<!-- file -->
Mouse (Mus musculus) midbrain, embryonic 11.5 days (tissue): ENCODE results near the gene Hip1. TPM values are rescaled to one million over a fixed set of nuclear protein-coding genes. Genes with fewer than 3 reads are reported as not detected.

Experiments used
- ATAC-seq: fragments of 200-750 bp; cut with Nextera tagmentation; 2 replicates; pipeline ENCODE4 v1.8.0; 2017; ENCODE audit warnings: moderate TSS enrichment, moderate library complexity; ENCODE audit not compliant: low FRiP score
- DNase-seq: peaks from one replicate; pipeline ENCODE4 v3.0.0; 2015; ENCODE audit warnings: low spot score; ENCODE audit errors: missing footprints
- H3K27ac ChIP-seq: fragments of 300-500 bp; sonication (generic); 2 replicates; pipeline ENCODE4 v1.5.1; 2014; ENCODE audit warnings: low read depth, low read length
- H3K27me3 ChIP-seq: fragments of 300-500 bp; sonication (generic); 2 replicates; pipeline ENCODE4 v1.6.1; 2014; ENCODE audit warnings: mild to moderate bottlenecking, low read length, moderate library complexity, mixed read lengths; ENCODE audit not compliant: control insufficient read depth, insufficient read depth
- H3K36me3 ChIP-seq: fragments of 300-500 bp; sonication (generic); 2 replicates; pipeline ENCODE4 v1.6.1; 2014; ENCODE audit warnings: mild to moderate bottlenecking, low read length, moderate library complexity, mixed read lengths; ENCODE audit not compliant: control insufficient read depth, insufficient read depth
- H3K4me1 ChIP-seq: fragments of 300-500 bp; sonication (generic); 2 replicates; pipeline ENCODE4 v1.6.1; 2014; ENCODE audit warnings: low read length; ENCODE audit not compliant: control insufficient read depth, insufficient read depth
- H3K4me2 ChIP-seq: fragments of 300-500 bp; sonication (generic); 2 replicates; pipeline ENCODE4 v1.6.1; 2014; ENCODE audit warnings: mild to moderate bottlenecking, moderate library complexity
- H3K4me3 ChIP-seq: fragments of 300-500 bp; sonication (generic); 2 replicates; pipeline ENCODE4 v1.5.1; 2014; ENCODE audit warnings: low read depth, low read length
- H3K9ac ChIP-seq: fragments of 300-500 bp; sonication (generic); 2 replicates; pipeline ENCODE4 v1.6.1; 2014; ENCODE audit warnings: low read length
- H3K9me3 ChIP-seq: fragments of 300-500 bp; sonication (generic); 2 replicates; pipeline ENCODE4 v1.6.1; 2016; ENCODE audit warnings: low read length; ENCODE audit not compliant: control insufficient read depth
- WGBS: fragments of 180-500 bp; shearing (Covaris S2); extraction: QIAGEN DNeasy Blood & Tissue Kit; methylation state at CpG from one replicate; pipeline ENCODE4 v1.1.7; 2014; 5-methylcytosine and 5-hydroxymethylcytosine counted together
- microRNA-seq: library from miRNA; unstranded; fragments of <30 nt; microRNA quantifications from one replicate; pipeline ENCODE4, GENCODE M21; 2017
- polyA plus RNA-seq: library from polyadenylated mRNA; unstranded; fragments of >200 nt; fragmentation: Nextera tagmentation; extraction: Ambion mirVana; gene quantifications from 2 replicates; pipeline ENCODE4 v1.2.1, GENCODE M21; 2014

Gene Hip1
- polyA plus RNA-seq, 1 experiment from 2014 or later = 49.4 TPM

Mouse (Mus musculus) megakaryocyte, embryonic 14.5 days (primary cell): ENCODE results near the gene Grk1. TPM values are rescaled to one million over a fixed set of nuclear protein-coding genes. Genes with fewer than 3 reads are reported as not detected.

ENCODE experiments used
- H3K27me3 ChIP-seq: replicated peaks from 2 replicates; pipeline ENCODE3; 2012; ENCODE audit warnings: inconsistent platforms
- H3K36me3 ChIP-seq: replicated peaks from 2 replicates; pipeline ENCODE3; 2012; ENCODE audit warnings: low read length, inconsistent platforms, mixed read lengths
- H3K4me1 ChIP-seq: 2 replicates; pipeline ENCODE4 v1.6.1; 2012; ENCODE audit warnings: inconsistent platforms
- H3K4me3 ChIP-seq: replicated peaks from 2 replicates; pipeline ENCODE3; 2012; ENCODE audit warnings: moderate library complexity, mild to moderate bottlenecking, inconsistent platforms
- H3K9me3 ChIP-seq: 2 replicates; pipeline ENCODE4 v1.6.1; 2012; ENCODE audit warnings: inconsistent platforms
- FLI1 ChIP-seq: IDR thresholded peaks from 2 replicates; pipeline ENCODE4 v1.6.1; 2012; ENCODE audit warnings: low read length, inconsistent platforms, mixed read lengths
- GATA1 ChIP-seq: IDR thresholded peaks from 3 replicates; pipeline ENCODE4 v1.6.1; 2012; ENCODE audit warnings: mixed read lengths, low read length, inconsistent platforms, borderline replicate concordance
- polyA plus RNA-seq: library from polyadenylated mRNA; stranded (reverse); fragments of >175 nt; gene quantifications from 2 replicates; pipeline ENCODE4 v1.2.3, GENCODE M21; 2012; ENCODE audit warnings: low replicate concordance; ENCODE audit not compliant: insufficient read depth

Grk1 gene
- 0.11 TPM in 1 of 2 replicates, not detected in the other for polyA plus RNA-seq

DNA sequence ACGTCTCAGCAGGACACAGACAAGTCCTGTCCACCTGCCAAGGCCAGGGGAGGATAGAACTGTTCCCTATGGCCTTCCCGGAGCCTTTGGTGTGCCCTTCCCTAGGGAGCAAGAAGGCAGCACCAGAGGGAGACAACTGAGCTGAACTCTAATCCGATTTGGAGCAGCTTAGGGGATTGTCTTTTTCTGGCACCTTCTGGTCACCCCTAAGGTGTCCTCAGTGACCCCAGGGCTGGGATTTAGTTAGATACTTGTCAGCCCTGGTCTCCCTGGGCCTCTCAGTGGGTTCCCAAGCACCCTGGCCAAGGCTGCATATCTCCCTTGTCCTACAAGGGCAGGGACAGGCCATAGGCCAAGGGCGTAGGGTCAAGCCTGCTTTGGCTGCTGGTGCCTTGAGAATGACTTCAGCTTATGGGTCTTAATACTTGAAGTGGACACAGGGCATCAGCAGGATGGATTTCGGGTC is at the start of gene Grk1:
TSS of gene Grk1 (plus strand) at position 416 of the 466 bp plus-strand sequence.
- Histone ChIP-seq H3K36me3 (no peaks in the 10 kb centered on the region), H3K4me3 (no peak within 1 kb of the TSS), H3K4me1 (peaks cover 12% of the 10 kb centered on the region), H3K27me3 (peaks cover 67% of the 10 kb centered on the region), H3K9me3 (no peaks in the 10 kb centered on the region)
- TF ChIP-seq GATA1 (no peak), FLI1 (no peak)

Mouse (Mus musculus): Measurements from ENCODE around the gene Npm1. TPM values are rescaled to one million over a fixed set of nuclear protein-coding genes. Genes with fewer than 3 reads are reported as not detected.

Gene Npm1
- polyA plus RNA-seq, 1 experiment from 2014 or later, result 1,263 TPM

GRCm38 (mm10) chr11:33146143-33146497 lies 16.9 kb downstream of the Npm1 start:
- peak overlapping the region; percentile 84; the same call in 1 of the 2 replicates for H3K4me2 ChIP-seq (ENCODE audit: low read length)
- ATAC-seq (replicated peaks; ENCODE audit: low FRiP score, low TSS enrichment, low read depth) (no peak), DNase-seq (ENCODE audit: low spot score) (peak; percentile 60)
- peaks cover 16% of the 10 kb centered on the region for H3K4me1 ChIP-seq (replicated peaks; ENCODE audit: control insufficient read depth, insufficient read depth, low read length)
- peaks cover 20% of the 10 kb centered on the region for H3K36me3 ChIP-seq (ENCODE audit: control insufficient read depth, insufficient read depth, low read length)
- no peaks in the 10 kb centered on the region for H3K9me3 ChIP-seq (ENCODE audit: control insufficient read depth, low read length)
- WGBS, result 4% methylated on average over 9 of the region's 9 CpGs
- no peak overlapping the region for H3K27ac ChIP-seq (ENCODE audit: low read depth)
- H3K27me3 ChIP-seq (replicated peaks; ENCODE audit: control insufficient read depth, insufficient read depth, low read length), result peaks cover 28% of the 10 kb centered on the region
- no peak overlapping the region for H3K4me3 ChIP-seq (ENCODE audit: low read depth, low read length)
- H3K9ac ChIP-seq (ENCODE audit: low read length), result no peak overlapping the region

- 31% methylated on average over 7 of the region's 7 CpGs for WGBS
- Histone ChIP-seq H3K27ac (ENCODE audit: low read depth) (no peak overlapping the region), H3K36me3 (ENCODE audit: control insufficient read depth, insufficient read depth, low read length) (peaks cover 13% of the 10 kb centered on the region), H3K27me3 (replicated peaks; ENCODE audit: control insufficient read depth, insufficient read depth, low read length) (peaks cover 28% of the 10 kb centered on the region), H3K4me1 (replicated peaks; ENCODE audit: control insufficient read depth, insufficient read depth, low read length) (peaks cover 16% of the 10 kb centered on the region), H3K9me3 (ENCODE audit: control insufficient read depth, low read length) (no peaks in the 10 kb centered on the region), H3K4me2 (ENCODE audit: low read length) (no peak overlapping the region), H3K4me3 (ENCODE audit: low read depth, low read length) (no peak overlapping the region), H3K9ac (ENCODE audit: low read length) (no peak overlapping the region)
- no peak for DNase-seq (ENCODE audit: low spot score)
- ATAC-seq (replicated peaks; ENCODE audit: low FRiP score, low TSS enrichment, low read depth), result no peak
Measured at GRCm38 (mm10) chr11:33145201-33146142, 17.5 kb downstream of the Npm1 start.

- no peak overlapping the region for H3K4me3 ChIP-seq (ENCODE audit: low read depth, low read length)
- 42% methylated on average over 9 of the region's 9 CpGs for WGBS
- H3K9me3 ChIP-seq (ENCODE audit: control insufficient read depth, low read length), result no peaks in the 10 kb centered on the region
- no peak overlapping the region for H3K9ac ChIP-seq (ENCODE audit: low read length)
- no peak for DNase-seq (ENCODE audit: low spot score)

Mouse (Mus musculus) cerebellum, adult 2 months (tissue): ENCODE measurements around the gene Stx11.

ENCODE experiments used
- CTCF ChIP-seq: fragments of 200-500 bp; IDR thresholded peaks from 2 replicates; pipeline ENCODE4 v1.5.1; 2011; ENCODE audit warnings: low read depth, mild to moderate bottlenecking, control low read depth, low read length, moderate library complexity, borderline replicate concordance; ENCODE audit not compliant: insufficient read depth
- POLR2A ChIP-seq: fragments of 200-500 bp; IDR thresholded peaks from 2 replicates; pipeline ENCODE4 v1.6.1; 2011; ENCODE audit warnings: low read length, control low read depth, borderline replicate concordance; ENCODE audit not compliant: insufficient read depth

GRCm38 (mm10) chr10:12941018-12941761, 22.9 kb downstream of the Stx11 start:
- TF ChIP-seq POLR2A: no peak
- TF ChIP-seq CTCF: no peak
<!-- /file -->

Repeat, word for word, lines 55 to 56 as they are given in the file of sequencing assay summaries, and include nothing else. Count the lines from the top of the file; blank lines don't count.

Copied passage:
- H3K9me3 ChIP-seq (ENCODE audit: control insufficient read depth, low read length), result no peaks in the 10 kb centered on the region
- no peak overlapping the region for H3K9ac ChIP-seq (ENCODE audit: low read length)